• I manage coordination with a number of other services. Our search engine is rendered out of Tel Aviv, our mobile website is rendered out of Barcelona, and our ad agency is here in NYC and California.
  • I need to find time to do reviews
  • I need to find time to keep myself actually creative so that I can be fueled to write
  • I need to think about innovations
  • I need to deal with emails
  • I need to deal with calls
  • I need to take meetings
  • I do all the development of sponsored content
  • I ensure that everyone gets paid within 24 hours of invoicing
  • I need to go to networking events
  • I need to go to press trips
  • I need to go to shows
  • I need to meet with photographers

This is probably just a small part honestly. Every day is pretty much a blur.

DG: You’ve spoken very openly about your motivation to start The Phoblographer. Frustrations with your past career and a difficult relationship with your mother being the fuel for inspiration. Today, 10 years on, what’s your motivation?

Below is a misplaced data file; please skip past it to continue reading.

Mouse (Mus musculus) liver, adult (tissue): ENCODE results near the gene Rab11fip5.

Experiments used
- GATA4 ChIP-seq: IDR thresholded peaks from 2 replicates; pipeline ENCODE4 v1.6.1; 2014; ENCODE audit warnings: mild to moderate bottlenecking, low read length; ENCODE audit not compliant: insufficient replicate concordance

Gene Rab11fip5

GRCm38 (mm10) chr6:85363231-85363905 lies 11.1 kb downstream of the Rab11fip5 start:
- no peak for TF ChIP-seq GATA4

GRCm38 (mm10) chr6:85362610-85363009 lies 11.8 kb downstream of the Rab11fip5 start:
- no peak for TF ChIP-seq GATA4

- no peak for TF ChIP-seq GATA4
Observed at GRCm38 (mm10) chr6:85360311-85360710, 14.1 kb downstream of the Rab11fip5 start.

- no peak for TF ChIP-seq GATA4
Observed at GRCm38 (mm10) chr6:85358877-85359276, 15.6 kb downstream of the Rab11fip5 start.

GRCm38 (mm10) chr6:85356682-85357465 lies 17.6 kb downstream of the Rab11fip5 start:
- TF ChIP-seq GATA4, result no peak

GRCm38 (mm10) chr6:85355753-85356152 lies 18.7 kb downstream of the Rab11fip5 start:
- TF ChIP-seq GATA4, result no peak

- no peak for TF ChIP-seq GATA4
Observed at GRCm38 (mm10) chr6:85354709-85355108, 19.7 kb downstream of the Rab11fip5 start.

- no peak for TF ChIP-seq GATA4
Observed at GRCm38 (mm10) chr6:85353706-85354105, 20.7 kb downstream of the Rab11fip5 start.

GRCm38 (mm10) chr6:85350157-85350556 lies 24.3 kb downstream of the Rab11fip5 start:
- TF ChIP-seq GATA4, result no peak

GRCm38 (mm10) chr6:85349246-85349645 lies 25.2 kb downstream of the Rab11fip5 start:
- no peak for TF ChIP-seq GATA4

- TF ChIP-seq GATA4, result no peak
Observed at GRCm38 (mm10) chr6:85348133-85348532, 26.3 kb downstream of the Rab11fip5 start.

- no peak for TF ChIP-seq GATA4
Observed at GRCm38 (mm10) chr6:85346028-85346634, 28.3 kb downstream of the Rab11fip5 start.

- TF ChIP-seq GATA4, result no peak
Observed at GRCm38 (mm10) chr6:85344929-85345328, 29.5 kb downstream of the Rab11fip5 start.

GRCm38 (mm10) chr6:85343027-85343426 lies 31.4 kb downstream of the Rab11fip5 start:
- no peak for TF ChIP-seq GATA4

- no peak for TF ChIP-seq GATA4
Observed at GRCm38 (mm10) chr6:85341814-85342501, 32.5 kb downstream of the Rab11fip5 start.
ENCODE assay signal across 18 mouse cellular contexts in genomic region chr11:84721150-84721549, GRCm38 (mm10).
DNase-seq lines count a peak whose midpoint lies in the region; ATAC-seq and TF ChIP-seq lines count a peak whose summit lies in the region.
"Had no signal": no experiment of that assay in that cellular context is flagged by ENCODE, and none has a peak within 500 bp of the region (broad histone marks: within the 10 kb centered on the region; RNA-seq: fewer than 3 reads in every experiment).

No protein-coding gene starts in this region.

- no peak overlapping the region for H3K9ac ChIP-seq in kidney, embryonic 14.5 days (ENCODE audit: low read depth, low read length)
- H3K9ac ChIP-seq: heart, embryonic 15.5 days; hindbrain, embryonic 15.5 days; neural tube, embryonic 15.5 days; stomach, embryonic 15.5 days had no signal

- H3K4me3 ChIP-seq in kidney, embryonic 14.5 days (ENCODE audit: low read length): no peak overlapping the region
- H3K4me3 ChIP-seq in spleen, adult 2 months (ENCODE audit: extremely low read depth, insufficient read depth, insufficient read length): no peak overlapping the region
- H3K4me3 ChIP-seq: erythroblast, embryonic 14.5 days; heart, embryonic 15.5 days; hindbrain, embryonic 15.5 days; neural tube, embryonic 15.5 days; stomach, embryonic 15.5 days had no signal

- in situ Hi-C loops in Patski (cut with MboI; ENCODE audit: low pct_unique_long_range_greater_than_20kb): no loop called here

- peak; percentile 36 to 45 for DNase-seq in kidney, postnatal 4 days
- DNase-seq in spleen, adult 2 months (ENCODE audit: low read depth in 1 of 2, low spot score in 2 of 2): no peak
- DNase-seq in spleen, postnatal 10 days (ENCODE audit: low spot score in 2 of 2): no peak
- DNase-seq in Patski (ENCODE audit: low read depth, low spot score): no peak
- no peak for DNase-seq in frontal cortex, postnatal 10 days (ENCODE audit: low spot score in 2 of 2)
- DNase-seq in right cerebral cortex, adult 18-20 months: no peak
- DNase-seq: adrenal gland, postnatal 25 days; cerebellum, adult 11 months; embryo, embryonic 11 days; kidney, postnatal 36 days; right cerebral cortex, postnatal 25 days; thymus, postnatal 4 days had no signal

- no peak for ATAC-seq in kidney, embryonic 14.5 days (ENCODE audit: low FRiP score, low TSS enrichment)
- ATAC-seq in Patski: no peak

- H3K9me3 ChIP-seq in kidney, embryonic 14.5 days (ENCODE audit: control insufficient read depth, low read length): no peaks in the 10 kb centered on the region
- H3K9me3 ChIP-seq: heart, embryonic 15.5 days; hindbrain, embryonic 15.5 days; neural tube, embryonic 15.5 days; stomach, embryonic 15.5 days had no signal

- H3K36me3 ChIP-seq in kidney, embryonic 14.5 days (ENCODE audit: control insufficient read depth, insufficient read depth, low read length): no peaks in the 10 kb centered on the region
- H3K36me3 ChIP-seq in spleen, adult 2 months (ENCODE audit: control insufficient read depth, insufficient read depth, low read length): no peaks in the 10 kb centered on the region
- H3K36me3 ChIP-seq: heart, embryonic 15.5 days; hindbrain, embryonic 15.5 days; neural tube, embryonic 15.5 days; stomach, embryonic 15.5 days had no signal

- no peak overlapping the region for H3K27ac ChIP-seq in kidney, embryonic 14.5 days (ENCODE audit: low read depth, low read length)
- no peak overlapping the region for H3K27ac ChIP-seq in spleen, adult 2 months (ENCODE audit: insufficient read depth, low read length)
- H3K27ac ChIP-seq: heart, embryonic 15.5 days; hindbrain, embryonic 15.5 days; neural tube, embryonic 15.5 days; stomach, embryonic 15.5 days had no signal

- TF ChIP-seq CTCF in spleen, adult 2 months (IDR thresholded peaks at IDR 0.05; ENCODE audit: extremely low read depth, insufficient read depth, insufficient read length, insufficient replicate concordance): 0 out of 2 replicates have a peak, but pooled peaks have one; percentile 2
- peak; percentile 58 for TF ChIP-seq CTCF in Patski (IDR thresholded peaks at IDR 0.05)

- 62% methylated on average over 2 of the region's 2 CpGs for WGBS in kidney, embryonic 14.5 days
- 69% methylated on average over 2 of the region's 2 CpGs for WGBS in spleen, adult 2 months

CG: In some ways, I still take pride in the fact that I can mentally tell my mother off even though she’s dead now. She was an awful person that caused a lot of trouble in NYC’s Real Estate and was incredibly mentally abusive. I’ve learned how to take negativity and channel it into creativity and that’s been my catalyst. It’s weird because I sometimes find myself being content and not uncomfortable. When I’m comfortable I get lazy and that’s not good for innovation.

My biggest motivation these days is with education in regards to the industry. I want people to know that we do things very ethically vs a lot of other publications. As much as someone might want to troll us, they’re not seeing a lot of what happens behind the scenes. I think that bloggers, YouTubers, influencers and even other publications need to take note. We’re clean. We’ve got a very clean record. If we were a floor, you could eat breakfast, lunch and dinner off of us.

“…they wanted to buy us out for $30,000 in our second or third year. I laughed in their face.”